The Benefits and Risks of Joint Replacement

Serious injuries involving joints in the body can have extreme side effects that may prevent patients from ever fully regaining mobility in the injured area. For example, an individual involved in a sporting accident where the anterior cruciate ligament, or ACL, is torn is at greater risk of developing further complications down the road; one of which may be osteoarthritis. In these cases, medical professionals will often bring up the topic of total joint replacement depending on the severity of the injury, and how much pain the patient may be in.

The most common reason individuals may seek total joint replacement surgeries, or that doctors may recommend them is to alleviate pain, which is obviously the largest benefit that comes with this procedure. In order to do this, the surgeon have the damaged areas of the joint removed, replacing them with either plastic or metal implants. Many patients have a false impression in terms of how joint replacements are done, thinking that the entire bone itself must be replaced. While much more serious cases require more bone to be removed, only the diseased cartilage and bone are replaced with implants.

Improving the functionality of the joint replaced is another benefit that comes with this surgery. Though it is not always guaranteed, many patients have reported increased mobility and easier movement post surgery, specifically with knee and hip replacements. What once may have been a crippling part of the body now has the opportunity to provide higher levels of functionality, which is especially beneficial for athletes and individuals engaging in constant movement.

Like any form of surgery, total joint replacements come with risks, and these risks have a higher chance of occurrence with preexisting medical conditions. Any complication involving a weakened immune system for example, increases the risk of blood clots or general infections. Work closely with your doctor before and after undergoing this surgery to decide whether or not taking antibiotics throughout will be beneficial.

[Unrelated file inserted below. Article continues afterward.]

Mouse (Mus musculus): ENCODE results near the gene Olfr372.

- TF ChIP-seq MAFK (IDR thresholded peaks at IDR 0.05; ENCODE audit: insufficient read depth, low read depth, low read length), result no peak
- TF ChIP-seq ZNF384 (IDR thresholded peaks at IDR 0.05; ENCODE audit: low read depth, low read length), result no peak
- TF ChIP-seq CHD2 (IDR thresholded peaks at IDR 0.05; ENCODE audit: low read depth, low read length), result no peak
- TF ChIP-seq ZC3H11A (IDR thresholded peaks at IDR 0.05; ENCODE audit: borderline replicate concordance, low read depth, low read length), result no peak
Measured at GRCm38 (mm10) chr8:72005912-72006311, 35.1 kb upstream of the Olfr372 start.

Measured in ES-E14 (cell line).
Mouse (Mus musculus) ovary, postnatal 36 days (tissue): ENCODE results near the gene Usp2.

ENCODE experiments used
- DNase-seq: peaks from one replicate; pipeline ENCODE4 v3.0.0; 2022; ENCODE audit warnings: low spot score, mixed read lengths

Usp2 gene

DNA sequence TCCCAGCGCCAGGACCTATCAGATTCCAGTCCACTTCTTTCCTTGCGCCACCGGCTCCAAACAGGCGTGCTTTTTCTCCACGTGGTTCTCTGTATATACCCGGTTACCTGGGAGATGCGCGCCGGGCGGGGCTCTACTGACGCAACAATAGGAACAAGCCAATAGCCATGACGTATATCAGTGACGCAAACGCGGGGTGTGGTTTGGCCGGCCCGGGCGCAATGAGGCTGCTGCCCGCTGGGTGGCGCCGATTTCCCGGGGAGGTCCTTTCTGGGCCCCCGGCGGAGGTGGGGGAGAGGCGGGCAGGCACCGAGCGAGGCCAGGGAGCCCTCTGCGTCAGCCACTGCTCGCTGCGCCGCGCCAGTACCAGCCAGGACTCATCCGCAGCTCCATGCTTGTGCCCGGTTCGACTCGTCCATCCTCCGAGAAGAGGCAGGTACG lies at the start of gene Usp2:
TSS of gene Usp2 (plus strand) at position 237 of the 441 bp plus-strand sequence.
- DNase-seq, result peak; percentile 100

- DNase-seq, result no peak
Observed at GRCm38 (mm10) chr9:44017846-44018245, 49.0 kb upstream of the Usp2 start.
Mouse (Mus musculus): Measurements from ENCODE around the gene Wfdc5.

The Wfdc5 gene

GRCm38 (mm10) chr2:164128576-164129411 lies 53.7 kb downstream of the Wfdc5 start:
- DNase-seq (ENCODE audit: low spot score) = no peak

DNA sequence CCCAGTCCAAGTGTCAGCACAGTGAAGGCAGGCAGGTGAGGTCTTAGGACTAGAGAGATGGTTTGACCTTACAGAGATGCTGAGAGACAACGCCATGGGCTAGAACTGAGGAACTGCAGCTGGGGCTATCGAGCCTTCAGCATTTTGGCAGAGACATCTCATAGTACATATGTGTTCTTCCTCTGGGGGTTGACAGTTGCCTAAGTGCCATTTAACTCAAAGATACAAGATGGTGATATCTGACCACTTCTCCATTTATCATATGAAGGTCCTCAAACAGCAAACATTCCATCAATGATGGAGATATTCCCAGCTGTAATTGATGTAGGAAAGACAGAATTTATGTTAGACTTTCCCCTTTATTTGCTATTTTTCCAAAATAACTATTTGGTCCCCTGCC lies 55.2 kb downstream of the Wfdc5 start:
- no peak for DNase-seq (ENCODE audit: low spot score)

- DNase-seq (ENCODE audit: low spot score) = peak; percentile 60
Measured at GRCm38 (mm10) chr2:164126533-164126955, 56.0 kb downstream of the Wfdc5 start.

Another obvious risk is the procedure failing once completed. There is always a chance that the joint replaced performs worse than it had prior to surgery. Particularly in patients who have undergone knee replacements, signs and symptoms of an unsuccessful procedure include stiffness, weakness, and pain upon standing. In order to prevent this, develop an effective rehabilitation program with your doctor depending on your needs and lifestyle. It’s important to include plenty of rest, proper medicine and diet, and low-intensity exercises designed to heal and strengthen the repaired joint.

 
For individuals of older age who choose to have joint replacement surgery, keeping your expectations realistic is crucial. With old age comes weakened bones and muscles, but replacing any damaged bones will not restore the mobility one once had at a younger age. However, it is a great procedure for alleviating pain in affected areas. In some cases, surgery may not be required, and other forms of treatment may be just as effective. Talk to your doctor if you are considering undergoing joint replacement surgery to see if it is right for you.

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